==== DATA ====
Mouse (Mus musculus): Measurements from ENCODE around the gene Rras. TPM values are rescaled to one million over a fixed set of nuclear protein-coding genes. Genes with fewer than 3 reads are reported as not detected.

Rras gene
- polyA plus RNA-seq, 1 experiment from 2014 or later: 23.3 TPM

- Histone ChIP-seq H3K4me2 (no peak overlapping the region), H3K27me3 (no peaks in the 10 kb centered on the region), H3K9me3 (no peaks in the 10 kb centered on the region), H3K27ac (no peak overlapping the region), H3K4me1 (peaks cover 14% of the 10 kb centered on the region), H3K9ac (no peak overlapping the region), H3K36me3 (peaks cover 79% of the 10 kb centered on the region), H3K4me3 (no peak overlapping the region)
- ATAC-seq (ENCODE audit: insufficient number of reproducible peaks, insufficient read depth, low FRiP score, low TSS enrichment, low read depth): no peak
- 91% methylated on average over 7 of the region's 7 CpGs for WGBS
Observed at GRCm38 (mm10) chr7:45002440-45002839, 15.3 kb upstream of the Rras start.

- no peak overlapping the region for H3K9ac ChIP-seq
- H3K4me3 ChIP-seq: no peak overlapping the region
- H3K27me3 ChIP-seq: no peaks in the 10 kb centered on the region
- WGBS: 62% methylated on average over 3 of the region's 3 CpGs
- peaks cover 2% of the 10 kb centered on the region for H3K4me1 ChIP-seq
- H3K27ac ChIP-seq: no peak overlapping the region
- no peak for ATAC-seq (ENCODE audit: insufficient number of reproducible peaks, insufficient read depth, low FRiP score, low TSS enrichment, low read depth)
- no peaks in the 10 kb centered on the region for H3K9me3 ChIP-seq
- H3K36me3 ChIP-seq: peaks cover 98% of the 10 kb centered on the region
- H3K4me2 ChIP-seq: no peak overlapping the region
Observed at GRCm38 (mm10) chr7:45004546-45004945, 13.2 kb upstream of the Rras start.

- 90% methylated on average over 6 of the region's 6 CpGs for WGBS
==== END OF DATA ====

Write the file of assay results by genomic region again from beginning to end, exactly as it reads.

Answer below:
Mouse (Mus musculus): Measurements from ENCODE around the gene Rras. TPM values are rescaled to one million over a fixed set of nuclear protein-coding genes. Genes with fewer than 3 reads are reported as not detected.

Rras gene
- polyA plus RNA-seq, 1 experiment from 2014 or later: 23.3 TPM

- Histone ChIP-seq H3K4me2 (no peak overlapping the region), H3K27me3 (no peaks in the 10 kb centered on the region), H3K9me3 (no peaks in the 10 kb centered on the region), H3K27ac (no peak overlapping the region), H3K4me1 (peaks cover 14% of the 10 kb centered on the region), H3K9ac (no peak overlapping the region), H3K36me3 (peaks cover 79% of the 10 kb centered on the region), H3K4me3 (no peak overlapping the region)
- ATAC-seq (ENCODE audit: insufficient number of reproducible peaks, insufficient read depth, low FRiP score, low TSS enrichment, low read depth): no peak
- 91% methylated on average over 7 of the region's 7 CpGs for WGBS
Observed at GRCm38 (mm10) chr7:45002440-45002839, 15.3 kb upstream of the Rras start.

- no peak overlapping the region for H3K9ac ChIP-seq
- H3K4me3 ChIP-seq: no peak overlapping the region
- H3K27me3 ChIP-seq: no peaks in the 10 kb centered on the region
- WGBS: 62% methylated on average over 3 of the region's 3 CpGs
- peaks cover 2% of the 10 kb centered on the region for H3K4me1 ChIP-seq
- H3K27ac ChIP-seq: no peak overlapping the region
- no peak for ATAC-seq (ENCODE audit: insufficient number of reproducible peaks, insufficient read depth, low FRiP score, low TSS enrichment, low read depth)
- no peaks in the 10 kb centered on the region for H3K9me3 ChIP-seq
- H3K36me3 ChIP-seq: peaks cover 98% of the 10 kb centered on the region
- H3K4me2 ChIP-seq: no peak overlapping the region
Observed at GRCm38 (mm10) chr7:45004546-45004945, 13.2 kb upstream of the Rras start.

- 90% methylated on average over 6 of the region's 6 CpGs for WGBS